Faena’s Pao and C’Est Rouge Takes Dinner and a Show to the Next Level

One of the many reasons New York is amongst the best cities in the world (aside from being the mecca of gastronomy) is because, on any given night, you can go out and enjoy dinner and a show. Here in sunny Miami we’re limited to just the weekends, and even that’s a new development thanks to venues like the Latin-inspired El Tucan’s and most recently Faena Miami Beach.


You’ve either seen or heard stories of Alan Faena, the Argentine hotelier and real estate developer building an entire playground district for Miami’s elite along Miami Beach’s thriving mid-beach corridor. Reminiscent of Mr. Gatsby (down to his white getup that has a bohemian meets South Beach twist), if there’s one thing the eccentric impresario who started out as a fashion designer and went on to establish the most valuable real estate (a $200 million development) in Buenos Aires likes is an almost unbelievably luxurious fete. So much so that at his one billion Magic City outpost, he’s incorporated a theatre where world-class artists such as Miguel and Miike Snow have taken center stage already and original productions in the form of dazzling cabarets are currently showing.

Besides the fact that you’ll feel already feel as if though you’ve entered a Baz Luhrman film (he and wife Catherine Martin are behind the interiors), Faena’s raising the curtain on C’Est Rouge, which will also transport you to what could very well be a European opera house (Paris’ The Lido particularly comes to mind).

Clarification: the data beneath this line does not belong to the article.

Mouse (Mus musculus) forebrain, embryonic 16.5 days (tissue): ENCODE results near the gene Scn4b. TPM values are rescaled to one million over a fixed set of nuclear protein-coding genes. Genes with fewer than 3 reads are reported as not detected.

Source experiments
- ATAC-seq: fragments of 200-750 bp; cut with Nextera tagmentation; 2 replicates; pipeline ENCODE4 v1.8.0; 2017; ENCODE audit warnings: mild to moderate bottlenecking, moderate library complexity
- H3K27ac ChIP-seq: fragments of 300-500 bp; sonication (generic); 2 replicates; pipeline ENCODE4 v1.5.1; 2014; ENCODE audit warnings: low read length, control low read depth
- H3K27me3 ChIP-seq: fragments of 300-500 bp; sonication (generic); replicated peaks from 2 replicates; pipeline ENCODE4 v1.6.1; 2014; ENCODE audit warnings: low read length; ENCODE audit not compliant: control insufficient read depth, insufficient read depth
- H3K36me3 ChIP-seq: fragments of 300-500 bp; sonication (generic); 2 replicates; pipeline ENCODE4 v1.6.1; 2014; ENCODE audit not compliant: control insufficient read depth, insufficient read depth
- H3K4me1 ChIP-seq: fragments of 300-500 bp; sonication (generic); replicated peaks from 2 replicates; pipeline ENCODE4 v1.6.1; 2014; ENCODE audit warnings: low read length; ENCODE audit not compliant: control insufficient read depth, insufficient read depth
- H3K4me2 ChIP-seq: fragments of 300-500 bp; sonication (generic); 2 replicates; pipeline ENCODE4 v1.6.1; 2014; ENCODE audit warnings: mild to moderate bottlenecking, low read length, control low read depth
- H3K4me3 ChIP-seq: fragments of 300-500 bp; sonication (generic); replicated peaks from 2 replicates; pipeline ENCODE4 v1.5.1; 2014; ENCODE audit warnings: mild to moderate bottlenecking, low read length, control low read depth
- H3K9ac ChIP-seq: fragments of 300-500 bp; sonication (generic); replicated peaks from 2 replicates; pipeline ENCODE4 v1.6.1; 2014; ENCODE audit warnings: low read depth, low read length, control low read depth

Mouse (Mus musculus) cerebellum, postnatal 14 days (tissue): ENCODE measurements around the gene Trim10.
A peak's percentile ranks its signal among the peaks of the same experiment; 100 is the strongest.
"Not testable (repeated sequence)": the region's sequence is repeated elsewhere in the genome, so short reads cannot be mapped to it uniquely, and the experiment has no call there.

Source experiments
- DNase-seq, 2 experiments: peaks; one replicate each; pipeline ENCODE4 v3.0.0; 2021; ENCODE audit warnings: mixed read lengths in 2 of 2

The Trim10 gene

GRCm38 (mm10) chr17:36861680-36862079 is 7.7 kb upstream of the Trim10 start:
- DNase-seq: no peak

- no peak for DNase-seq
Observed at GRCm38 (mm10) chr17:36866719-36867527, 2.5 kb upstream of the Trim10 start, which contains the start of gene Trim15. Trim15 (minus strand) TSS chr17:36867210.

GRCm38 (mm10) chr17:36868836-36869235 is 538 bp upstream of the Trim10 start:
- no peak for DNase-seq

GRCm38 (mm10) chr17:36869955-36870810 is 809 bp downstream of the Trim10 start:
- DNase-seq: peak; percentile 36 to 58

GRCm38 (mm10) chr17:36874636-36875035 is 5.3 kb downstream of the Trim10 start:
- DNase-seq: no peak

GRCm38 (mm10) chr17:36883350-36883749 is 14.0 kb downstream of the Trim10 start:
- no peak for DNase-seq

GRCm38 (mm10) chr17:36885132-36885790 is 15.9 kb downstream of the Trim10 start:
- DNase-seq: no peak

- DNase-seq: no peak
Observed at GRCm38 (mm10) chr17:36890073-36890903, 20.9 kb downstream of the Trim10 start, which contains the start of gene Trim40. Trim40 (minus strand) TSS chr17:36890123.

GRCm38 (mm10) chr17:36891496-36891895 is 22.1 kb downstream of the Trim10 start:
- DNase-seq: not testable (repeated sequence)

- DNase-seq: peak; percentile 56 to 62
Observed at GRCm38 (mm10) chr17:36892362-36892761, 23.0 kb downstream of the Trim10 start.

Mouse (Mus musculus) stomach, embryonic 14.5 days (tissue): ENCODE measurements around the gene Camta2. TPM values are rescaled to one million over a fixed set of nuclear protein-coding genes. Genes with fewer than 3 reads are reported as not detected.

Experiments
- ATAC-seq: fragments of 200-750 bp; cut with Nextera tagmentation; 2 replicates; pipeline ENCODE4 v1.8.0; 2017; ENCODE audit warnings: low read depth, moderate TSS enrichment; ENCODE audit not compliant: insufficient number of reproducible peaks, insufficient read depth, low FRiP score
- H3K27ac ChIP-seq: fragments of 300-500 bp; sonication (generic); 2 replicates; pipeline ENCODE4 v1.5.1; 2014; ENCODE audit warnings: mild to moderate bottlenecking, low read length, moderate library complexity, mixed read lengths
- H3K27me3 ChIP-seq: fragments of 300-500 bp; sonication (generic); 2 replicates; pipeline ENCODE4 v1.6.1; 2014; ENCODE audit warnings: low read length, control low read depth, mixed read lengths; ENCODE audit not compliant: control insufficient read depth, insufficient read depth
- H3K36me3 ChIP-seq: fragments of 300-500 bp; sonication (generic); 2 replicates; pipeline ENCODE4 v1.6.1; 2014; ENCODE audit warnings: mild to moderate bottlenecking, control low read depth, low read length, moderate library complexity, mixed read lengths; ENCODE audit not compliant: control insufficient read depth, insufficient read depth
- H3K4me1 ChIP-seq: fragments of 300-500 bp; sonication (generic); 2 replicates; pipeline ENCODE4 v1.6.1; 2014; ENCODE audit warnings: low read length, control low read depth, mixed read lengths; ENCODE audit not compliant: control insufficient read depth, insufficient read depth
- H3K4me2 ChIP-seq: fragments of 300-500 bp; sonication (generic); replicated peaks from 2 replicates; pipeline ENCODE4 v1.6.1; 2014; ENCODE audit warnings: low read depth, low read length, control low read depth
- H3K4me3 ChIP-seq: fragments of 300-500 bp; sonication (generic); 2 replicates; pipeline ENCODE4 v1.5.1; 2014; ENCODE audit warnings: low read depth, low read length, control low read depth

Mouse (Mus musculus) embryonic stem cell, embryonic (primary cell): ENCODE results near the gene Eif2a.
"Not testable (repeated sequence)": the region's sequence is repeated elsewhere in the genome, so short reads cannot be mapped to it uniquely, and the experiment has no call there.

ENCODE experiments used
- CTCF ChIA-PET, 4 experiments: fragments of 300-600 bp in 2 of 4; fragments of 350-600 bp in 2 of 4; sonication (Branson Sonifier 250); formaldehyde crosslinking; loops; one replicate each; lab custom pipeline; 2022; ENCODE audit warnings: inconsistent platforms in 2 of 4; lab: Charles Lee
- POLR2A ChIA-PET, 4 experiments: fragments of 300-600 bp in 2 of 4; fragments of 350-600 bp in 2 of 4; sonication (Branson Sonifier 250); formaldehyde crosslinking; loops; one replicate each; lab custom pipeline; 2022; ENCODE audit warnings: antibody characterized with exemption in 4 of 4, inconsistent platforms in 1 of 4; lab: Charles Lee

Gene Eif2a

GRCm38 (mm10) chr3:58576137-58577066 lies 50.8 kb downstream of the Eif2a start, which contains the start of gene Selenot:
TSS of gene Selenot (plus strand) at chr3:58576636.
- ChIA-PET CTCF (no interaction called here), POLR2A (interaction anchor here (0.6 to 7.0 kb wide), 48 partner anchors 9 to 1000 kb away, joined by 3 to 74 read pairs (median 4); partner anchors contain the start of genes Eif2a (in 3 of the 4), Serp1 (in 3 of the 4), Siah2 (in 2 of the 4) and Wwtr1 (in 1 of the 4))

Acrobats, contortionists, jugglers, live music, and craft cocktails throughout the entire spectacle make 90 minutes seem like an instant. But perhaps the best thing about C’Est Rogue is the fact that James Beard winner Paul Qui is serving up a pre-theatre pre-fixe at his gold unicorn and banana leaf laden eponymous modern Asian eatery Pao.

A condensed version of the regular menu, the pre-theatre menu gives you a choice of first course, rice, entrée, and dessert. But these are no blasé or boring selections. First course features Hiramasa Kinilaw, a refreshing mélange of hearts of palm with coconut milk and vinegar, red onion, coriander and arbequina (a fancy tree from the Mediterranean) olive oil, or a potpourri of Grilled Greens, bitter and sweet greens with pine nut praline, green apple, charred onion sour cream. Both are a bracing precursors to the rest of the meal, though if you want to round out your experience go off theatre menu and order the Unicorn a la carte. The elusive starter combines sea urchin with grilled sweet corn pudding, kalamansi, chile de arbol, and a sake aioli for a result that’s as unbelievable as its moniker.

Second course features two rice and two entrée options. Go with a date and try them all, which include palate dropping Wild Mushroom Koshihikari rice with aioli, pickled onions and bitter greens for good measure and texture; Pork Adobo ginger jasmine rice with cilantro, dried shrimp, green mango pico, and a fried duck egg on it; melt-in-your-mouth smoked 72-hour Wagyu Short Rib Asado with seasonal pickles and a velvety and heavenly sweet potato puree; and cooked-to-flawless-perfection Market Fish with cilantro, chile patis, atchara, and garlic-ginger rice just in case the other rice dishes weren’t enough.

Sweet and happy endings come in the form of a Halo Halo with kaffir milk, fresh seasonal fruit, coconut, tamarind and fermented banana sorbet, or a Champorado (translation: Filipino chocolate rice pudding). Because too much rice is never enough, especially when it involves chocolate.

Curtain call for C’Est Rogue is at 9:30 (tickets are available via TicketMaster), which means if you want to indulge in the $100 per person pre-theater menu, you should plan for 8 p.m. eating time.

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